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    If you've not done localized bleaching before, I'd be very careful. You need a fixed print to start with, and it's always best to have a small hose with running water at the ready. Place your wet print on a sheet of plastic .... Use a small brush, or cotton pad, and wet it. Then dip in bleach, and apply to your target area sparingly.... Then rinse with running water right away in between each application of the bleach and wipe the area off with a damp cotton ball...... If you leave bleach on their too long, it can get away from you, and look obvious... The rinsing step right after application is key to minimizing the overbleaching. Also try not to do a large area at once as it's easy to let the bleach sit too long on some areas before you rinse it off.... Remember, small areas, avoid applying too much bleach and making the bleach run. Dab it on, rinse off right away, wipe, and gradually work your way through it. Once you are done, a re-fix is needed. Then follow your normal wash / toning cycle to reach archival permanence.
    Last edited by Andrew Moxom; 09-22-2011 at 06:47 PM. Click to view previous post history.
    Please check out my website www.amoxomphotography.com and APUG Portfolio .....

  6. #6

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    You can mix bleach to your desired concentration -there's no set rule. I'd dilute more to start with and add more if you don't see the changes you want. I dab a wet Q-tip with the powder and put about 150mL in it to start. Andrew's method works, but I've found it easier to just get some gloves and drape the print out of the fixer onto your arm, making the part of the print you want flat. I blow off some of the fixer to allow the bleach to set in better. If I need resistance, I leave the fixer on as the fixer kills/slows down the bleaching process. When I see the area highlights/midtones are turning, I flip the print back into the fixer, pull it out and see if it needs more. I can do this as many as 10 times before I hit the contrast I want. There's more room for error in mishandling and creasing the print with this process, but I find water acts too slowly to stop the bleaching process and can leave a running trace of reduced density if it sits too long or if the concentration is too strong. I also avoid putting the print on a sheet, because if you see it changing and need to act quickly, you can't stop it in time. If you use andrews method, I'd get a cotton ball with fixer ready on hand and use that first to kill the process quicker, then rinse.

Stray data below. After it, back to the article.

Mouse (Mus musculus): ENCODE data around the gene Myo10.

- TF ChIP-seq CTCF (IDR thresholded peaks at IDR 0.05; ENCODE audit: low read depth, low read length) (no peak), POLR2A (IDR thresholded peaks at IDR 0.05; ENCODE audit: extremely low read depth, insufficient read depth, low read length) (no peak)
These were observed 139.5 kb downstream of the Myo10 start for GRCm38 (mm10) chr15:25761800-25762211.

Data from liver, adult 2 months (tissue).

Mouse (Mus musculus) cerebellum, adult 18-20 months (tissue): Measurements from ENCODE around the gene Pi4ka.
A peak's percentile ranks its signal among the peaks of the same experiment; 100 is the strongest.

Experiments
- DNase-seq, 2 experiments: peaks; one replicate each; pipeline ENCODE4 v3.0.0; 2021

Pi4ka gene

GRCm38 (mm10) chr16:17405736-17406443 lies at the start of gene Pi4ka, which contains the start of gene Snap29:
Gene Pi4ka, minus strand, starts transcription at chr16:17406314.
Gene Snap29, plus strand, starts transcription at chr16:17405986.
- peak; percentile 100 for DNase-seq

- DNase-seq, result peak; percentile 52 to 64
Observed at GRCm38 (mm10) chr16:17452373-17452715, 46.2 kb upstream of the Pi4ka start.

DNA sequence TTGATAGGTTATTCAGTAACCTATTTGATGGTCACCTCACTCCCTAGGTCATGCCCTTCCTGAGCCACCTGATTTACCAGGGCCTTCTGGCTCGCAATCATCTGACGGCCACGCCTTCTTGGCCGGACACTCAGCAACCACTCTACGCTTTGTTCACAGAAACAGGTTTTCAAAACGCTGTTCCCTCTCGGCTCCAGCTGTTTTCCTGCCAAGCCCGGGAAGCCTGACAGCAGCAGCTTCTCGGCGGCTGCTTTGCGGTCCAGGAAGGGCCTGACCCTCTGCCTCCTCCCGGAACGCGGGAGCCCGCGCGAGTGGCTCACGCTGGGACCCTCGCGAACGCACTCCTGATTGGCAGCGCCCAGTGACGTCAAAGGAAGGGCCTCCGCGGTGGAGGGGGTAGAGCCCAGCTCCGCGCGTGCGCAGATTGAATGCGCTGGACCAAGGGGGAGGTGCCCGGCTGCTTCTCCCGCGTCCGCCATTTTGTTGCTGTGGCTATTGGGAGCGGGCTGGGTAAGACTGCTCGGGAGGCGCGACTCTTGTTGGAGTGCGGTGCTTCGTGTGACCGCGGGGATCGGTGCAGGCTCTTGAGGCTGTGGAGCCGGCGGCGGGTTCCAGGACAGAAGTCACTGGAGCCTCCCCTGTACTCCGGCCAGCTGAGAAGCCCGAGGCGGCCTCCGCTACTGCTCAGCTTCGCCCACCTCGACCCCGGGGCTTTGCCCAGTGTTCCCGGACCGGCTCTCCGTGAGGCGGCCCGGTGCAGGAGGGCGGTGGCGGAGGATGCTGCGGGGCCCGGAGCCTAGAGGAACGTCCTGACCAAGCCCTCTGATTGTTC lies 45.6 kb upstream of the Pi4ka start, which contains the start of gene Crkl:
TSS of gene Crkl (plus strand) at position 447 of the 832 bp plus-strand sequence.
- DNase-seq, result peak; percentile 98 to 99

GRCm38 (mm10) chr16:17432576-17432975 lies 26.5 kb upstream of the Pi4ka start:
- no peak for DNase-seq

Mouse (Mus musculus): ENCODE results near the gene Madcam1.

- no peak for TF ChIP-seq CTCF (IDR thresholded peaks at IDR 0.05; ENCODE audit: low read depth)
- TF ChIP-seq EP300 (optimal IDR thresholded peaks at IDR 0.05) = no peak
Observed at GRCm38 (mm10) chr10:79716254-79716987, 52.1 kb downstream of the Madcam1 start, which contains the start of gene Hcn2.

Bleaching is an art and you need to just experiment and see what works. Use some workprints or test strips to practice before working on the actual print. I've gone back to prints that I bleached when I learned about the technique and now scoff at them because my bleaching technique was not very refined when I started. Keep in mind that you should never need to bleach too much -it is retouching that just adds a bit of punch to the photograph. If you are bleaching to make the print lighter, try adjusting your exposure first. You shouldn't use bleach to compensate for exposure, but instead use it only to control local contrast. Also, let the print dry down before you bleach so that you can accurately gauge how much bleaching is necessary, if any at all. Depending on the size of the area, I use a cotton ball, Q-tip or a small brush.

  7. #7
    Henry Alive's Avatar
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    I want to thank all of you for your comments I am going to try doing the same way but with this proportions: Part A (2/3) + Part B(1/3).
    Henry.